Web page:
Kirklees Council ‘failing’ its most vulnerable children

Eleanor Brazil has been tasked by the Government to turn around Kirklees Council's failing child social care service.

Eleanor Brazil has been tasked by the Government to turn around Kirklees Council's failing child social care service.

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Vulnerable children have been “systematically failed” in parts of West Yorkshire where almost one in five children live in poverty.

A damning new inspection report rates Kirklees Council’s child social care service as inadequate across all key areas of judgement, despite recent interventions.

Children’s services inspectorate Ofsted said its rating was “due to serious and widespread failures which result in some children not being protected or having their needs met”.

Services for children who are taken into the council’s care and those on the “edge of care” were also criticised, Kirklees Safeguarding Children Board was rated “inadequate” for failing to discharge all its statutory functions.

As the report was published it was announced that Eleanor Brazil is to be the Council’s new children’s services commissioner.

Previously, Ms Brazil joined Haringey Council to restore confidence after the Baby P scandal, she investigated how Doncaster Council dealt with young people under threat of sexual exploitation and was credited with being “instrumental” in transforming Leeds’ children’s services in 2010.

In her new role, she can issue instructions to Kirklees Council to improve children’s social care services and she will review if control of those services should be removed from the council.

The Government stated its direction will remain in force until revoked by the Education Secretary, stating that in all cases where councils persistently or systemically fail to discharge children’s social care functions “there is a presumption that service control will be removed unless there are good reasons not to do so.”

While senior managers and councillors at Kirklees Council have implemented an improvement plan, this had yet to yield sufficient improvements to the experience of vulnerable children, Ofsted found.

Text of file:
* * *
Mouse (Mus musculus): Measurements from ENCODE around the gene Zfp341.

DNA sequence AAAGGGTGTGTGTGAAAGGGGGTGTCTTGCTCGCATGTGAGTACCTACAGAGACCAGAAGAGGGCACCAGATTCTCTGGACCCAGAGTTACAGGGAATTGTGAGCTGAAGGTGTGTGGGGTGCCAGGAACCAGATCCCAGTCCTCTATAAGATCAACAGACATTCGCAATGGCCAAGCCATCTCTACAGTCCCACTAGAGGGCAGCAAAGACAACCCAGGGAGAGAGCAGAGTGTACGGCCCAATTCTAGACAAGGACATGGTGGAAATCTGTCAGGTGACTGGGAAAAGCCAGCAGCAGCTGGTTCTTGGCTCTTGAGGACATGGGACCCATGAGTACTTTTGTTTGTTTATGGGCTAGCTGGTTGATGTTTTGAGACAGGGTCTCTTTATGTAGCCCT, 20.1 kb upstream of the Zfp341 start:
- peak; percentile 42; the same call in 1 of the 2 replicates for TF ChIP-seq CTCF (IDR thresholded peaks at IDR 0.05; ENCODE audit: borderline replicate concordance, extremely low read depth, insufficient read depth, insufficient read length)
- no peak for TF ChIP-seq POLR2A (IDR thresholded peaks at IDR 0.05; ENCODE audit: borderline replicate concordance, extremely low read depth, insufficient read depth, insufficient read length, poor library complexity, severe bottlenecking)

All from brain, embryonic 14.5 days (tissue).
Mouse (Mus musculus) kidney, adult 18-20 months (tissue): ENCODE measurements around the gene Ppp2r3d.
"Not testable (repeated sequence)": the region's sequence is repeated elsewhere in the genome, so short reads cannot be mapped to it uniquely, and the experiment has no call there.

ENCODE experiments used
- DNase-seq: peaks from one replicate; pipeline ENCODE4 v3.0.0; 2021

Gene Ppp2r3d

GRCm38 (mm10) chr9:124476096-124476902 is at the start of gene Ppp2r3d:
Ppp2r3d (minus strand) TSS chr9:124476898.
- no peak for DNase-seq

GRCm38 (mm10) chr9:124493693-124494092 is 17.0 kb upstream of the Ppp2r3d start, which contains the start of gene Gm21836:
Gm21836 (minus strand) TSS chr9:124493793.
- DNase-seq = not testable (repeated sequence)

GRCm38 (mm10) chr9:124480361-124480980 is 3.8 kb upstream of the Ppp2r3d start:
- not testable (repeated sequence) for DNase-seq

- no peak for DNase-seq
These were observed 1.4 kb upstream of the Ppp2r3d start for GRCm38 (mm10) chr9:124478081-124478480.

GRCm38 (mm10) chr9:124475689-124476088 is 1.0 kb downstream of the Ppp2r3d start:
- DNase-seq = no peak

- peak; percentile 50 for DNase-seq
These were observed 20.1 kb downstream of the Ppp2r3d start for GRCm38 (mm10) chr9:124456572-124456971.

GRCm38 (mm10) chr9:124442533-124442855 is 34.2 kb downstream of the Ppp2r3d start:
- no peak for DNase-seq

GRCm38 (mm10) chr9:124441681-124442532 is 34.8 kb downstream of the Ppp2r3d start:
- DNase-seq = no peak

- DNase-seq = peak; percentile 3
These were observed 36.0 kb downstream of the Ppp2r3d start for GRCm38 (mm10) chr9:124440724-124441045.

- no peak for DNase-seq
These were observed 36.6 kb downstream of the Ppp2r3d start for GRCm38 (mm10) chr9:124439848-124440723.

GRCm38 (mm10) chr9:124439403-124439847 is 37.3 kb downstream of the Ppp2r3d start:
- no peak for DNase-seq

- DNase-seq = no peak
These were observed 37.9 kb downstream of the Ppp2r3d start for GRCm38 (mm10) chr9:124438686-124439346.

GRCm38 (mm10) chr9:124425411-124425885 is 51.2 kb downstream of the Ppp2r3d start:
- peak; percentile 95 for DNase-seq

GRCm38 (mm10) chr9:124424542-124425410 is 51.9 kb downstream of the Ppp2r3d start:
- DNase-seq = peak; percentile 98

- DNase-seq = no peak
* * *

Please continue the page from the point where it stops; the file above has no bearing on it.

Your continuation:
Considerable efforts to accelerate improvement of children’s services have been made but “many of these recent developments have yet to be embedded and are not yet making a sufficient difference to children’s experiences”, it found.

Sarah Callaghan, who took over as the Council’s director for children and young people in April this year, said: “We have been clear for several months that serious issues needed to be addressed.

“This was discussed at Cabinet in May when we reported on weaknesses in practice, the actions being taken and our priorities for putting things right.

“The inspection has confirmed our own view that we’re on an improvement journey but still with a long way to go.

“We were fully aware of the issues raised by Ofsted and were already taking urgent steps to improve support for children and families.

“For example, Ofsted usually recommend the forming of a Development Board to oversee and scrutinise improvement, but ours was established in February.”

Ms Callaghan addded: “There is new management in place and we are very realistic about the current position. We are remodelling the whole service and this will take considerable time.

“We have already seen a huge amount of change – in our working practices, our management oversight and in ensuring the voice of the child is central to everything we do - with the goal of removing poor practice and achieving consistently high standards.

“We knew that, in many cases, it would be too early for Ofsted to see the impacts. However, we are very confident that the benefits of these changes will soon be evident.

“Our staff are hugely committed to this work and they share the view that it’s critical to make improvements as quickly as possible.

“Poor standards are not acceptable. The safety and welfare of children and young people is incredibly important to us all.”

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